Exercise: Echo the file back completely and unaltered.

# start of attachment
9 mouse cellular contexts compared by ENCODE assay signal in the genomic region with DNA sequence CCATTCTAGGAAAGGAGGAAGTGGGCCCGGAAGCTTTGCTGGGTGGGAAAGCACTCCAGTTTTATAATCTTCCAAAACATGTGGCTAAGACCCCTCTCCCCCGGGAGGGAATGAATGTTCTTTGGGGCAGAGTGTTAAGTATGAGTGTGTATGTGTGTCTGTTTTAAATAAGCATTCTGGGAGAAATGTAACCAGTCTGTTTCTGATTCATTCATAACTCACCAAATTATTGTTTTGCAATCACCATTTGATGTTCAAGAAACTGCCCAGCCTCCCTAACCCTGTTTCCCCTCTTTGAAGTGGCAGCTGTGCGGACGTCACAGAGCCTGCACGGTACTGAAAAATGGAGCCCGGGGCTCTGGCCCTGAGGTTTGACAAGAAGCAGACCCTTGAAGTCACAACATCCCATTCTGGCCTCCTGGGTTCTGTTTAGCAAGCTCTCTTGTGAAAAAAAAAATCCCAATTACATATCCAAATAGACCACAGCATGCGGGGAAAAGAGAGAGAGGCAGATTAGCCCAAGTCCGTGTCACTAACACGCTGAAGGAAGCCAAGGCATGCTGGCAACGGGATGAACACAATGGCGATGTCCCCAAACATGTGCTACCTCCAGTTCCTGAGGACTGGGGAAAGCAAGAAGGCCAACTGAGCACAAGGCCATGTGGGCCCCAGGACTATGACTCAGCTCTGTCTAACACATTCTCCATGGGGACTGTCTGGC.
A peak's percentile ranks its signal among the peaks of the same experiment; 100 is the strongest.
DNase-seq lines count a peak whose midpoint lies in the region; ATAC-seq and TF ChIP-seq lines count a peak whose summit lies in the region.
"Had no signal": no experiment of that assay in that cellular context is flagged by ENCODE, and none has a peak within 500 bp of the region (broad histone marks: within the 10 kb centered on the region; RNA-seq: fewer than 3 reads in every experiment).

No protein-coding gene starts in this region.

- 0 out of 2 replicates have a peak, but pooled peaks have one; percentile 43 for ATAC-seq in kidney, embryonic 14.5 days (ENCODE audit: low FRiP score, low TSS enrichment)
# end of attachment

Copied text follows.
9 mouse cellular contexts compared by ENCODE assay signal in the genomic region with DNA sequence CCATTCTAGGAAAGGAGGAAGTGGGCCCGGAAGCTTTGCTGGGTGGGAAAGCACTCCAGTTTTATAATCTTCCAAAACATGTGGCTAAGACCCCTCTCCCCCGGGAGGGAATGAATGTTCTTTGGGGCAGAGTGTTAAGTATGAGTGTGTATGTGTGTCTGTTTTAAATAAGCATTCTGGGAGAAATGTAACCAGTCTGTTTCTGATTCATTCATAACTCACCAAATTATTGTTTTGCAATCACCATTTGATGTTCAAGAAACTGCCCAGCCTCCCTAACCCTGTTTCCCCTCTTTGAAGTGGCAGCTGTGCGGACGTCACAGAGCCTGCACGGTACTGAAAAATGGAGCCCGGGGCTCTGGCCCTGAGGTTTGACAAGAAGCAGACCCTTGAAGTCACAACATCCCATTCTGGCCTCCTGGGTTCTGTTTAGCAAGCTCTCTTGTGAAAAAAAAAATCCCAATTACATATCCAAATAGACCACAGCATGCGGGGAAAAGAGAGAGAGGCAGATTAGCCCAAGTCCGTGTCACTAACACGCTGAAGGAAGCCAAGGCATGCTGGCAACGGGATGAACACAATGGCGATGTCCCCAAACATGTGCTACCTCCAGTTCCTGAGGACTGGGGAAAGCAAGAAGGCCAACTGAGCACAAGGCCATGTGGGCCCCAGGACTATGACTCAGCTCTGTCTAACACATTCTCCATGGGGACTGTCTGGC.
A peak's percentile ranks its signal among the peaks of the same experiment; 100 is the strongest.
DNase-seq lines count a peak whose midpoint lies in the region; ATAC-seq and TF ChIP-seq lines count a peak whose summit lies in the region.
"Had no signal": no experiment of that assay in that cellular context is flagged by ENCODE, and none has a peak within 500 bp of the region (broad histone marks: within the 10 kb centered on the region; RNA-seq: fewer than 3 reads in every experiment).

No protein-coding gene starts in this region.

- 0 out of 2 replicates have a peak, but pooled peaks have one; percentile 43 for ATAC-seq in kidney, embryonic 14.5 days (ENCODE audit: low FRiP score, low TSS enrichment)